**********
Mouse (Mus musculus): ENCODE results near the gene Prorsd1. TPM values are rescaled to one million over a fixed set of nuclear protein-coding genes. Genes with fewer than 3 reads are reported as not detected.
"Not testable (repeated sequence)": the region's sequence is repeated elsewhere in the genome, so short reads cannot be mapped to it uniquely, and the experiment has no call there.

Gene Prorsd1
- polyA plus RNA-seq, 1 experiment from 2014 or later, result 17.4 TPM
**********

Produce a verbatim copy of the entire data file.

Mouse (Mus musculus): ENCODE results near the gene Prorsd1. TPM values are rescaled to one million over a fixed set of nuclear protein-coding genes. Genes with fewer than 3 reads are reported as not detected.
"Not testable (repeated sequence)": the region's sequence is repeated elsewhere in the genome, so short reads cannot be mapped to it uniquely, and the experiment has no call there.

Gene Prorsd1
- polyA plus RNA-seq, 1 experiment from 2014 or later, result 17.4 TPM